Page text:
Film director Jean-Luc Godard, who spearheaded the revolutionary French New Wave of cinema, has died at the age of 91.
Godard burst onto the scene with 1960’s À bout de souffle (Breathless), which started a run of acclaimed releases that rewrote the rules of film.
His work brought a new verve and daring to cinema and influenced directors from Martin Scorsese to Quentin Tarantino.
French President Emmanuel Macron said Godard “had the vision of a genius”.
In a tribute on Twitter, Mr Macron wrote: “He was like an apparition in French cinema. Then he became a master of it.
“Jean-Luc Godard, the most iconoclastic of New Wave filmmakers, invented a resolutely modern, intensely free art. We have lost a national treasure, a man who had the vision of a genius.”
Godard’s rich seam of influential films in the 1960s also included Le Mépris (Contempt), Bande à Part (Band of Outsiders) and Alphaville.
Godard started as a film critic before stepping behind the camera with the stylish and edgy Breathless. Its stars Jean Seberg and Jean-Paul Belmondo were glamorous in a new, casual way, while the camera was constantly moving, the editing was swift and bold, and the script semi-improvised.
The director once said: “It was a film that took everything that cinema had done – girls, gangsters, cars – exploded all this and put an end, once and for all, to the old style.”
That was followed by Le Petit Soldat (The Little Soldier) – although the film was banned until 1963 because of its depiction of government-sanctioned torture.
Its cast included Danish model Anna Karina, who married Godard in 1961 and went on to appear in a string of his most successful films.
She played a nightclub dancer who wants a baby in 1961’s Une Femme est une Femme (A Woman Is A Woman); a young Parisian prostitute in 1962’s Vivre sa vie (My Life to Live); and a gang member in Band of Outsiders in 1965.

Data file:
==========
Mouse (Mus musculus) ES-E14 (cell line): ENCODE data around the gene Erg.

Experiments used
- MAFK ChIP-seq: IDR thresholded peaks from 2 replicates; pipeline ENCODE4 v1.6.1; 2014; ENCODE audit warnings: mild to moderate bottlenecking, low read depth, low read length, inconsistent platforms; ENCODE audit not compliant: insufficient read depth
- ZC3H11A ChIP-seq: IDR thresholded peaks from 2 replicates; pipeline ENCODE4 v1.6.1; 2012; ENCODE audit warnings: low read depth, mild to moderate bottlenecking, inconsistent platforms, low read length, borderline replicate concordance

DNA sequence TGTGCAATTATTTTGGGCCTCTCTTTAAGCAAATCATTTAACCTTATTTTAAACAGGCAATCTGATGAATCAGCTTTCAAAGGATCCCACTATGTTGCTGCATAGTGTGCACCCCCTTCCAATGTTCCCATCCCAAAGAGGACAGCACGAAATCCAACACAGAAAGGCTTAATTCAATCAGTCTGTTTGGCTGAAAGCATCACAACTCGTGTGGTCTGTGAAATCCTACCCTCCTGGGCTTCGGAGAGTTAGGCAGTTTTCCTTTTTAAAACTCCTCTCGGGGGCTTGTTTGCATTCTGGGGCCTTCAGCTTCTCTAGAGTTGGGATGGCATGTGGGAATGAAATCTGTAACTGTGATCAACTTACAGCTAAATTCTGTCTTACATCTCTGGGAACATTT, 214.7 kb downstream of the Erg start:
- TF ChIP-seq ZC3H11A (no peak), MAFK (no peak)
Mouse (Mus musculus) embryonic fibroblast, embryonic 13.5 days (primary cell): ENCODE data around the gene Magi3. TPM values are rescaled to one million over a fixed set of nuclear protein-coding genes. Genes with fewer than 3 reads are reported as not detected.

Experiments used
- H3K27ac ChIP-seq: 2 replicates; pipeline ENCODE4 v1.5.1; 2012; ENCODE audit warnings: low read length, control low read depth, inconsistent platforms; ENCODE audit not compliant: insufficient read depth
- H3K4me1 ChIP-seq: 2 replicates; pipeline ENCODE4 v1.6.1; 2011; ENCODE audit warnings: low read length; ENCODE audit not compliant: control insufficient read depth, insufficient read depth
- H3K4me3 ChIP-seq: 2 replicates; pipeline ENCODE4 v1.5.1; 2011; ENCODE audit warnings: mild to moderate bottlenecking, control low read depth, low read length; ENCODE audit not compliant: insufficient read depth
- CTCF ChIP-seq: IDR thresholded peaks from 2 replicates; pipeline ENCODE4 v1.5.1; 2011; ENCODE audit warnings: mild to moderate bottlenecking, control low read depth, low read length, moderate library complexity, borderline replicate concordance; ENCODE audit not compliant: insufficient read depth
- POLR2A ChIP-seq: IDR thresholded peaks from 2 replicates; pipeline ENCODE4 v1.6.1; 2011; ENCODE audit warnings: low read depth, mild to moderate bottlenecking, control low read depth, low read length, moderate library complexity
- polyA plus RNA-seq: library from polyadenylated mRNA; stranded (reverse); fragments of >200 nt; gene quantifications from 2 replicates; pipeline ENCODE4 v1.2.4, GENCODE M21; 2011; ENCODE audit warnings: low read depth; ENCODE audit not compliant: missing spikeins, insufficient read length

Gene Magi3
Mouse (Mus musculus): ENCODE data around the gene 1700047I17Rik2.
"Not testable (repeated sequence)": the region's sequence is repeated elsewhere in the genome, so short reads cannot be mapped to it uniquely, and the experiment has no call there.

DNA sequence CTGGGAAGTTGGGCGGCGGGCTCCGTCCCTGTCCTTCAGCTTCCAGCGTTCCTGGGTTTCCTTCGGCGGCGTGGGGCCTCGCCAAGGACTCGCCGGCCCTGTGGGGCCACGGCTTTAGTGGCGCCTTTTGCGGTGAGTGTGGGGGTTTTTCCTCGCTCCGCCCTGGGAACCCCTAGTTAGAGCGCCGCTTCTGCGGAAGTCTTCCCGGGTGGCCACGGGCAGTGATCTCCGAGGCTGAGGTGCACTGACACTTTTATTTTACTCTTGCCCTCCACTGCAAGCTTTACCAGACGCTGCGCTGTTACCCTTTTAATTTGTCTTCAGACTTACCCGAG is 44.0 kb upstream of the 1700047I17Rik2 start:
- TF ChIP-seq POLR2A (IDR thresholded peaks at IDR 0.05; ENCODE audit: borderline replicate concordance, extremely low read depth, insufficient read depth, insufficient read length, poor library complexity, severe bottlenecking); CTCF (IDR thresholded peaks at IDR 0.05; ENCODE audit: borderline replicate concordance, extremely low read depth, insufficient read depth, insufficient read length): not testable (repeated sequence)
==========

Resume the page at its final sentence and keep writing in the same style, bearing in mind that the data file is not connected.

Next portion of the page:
Tarantino named his production company A Band Apart, in reference to the latter film’s original French title, and once said Godard was “so influential” to him as a director.
“Godard is one who taught me the fun and the freedom and the joy of breaking rules… I consider Godard to be to cinema what Bob Dylan was to music,” he said.
Contempt, from 1963, starring Brigitte Bardot, was named by Scorsese as one of his 10 favourite movies. It is “one of the most moving films of its era” and Godard was “the great modern visual artists of cinema”, the Taxi Driver director wrote in 2014.
Godard’s storylines also mixed up time and space, changing the idea of a fixed narrative. He once said: “A story should have a beginning, a middle and an end – but not necessarily in that order.”
He had more than 100 films to his name in total, also including Une Femme Mariée (1964), Pierrot le fou (1965), Masculin Féminin (1966) and Week-end (1967).
His most recent work was released in 2018, although some thought Godard became wilfully obscure as his career went on.
Godard received an honorary Oscar in 2011, with the dedication reading: “For passion. For confrontation. For a new kind of cinema.”
In a statement on Tuesday, his family said the Franco-Swiss director had died “peacefully at home”. They added: “No official [funeral] ceremony will take place. He will be cremated.”
Former French culture minister Jack Lang told the Reuters news agency: “He filled cinema with poetry and philosophy. His sharp and unique eye made us see the imperceptible.”
Others paying tribute included actor Antonio Banderas, who wrote: “Thank you monsieur Godard for expanding the boundaries of the cinema.”
Baby Driver director Edgar Wright wrote: “RIP Jean-Luc Godard, one of the most influential, iconoclastic film-makers of them all.
“It was ironic that he himself revered the Hollywood studio film-making system, as perhaps no other director inspired as many people to just pick up a camera and start shooting.”
Film critics also discussed his influence.